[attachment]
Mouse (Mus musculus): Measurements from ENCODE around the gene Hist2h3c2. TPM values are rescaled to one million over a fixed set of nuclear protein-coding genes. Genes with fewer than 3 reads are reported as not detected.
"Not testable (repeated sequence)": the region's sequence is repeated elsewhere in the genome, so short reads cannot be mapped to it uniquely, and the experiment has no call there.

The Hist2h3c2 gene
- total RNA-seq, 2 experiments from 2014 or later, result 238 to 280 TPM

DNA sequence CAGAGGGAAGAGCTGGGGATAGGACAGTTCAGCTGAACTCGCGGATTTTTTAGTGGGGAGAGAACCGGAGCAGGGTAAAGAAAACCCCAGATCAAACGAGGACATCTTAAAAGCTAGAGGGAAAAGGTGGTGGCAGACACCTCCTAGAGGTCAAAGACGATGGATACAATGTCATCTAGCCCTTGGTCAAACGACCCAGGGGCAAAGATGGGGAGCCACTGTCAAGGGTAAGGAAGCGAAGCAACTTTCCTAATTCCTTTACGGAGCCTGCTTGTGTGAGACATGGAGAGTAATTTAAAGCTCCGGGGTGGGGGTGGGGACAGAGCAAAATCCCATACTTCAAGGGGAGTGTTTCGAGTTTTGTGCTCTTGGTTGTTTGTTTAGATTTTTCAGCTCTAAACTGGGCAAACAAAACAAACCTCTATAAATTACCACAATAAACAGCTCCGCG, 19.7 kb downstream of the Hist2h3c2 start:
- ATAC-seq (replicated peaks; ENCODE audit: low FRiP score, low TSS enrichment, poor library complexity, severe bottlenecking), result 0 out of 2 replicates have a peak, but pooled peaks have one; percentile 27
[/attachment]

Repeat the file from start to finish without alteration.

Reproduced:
Mouse (Mus musculus): Measurements from ENCODE around the gene Hist2h3c2. TPM values are rescaled to one million over a fixed set of nuclear protein-coding genes. Genes with fewer than 3 reads are reported as not detected.
"Not testable (repeated sequence)": the region's sequence is repeated elsewhere in the genome, so short reads cannot be mapped to it uniquely, and the experiment has no call there.

The Hist2h3c2 gene
- total RNA-seq, 2 experiments from 2014 or later, result 238 to 280 TPM

DNA sequence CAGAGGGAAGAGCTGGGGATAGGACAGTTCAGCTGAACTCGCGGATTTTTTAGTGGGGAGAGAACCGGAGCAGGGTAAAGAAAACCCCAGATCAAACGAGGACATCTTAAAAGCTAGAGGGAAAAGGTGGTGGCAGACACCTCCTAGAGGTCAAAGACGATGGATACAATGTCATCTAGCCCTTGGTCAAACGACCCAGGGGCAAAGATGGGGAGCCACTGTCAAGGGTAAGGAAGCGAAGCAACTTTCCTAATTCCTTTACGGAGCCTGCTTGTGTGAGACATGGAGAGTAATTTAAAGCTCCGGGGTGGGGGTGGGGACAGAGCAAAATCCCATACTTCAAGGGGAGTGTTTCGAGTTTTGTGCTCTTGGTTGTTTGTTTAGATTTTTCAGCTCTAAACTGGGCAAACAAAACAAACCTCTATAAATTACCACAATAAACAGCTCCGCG, 19.7 kb downstream of the Hist2h3c2 start:
- ATAC-seq (replicated peaks; ENCODE audit: low FRiP score, low TSS enrichment, poor library complexity, severe bottlenecking), result 0 out of 2 replicates have a peak, but pooled peaks have one; percentile 27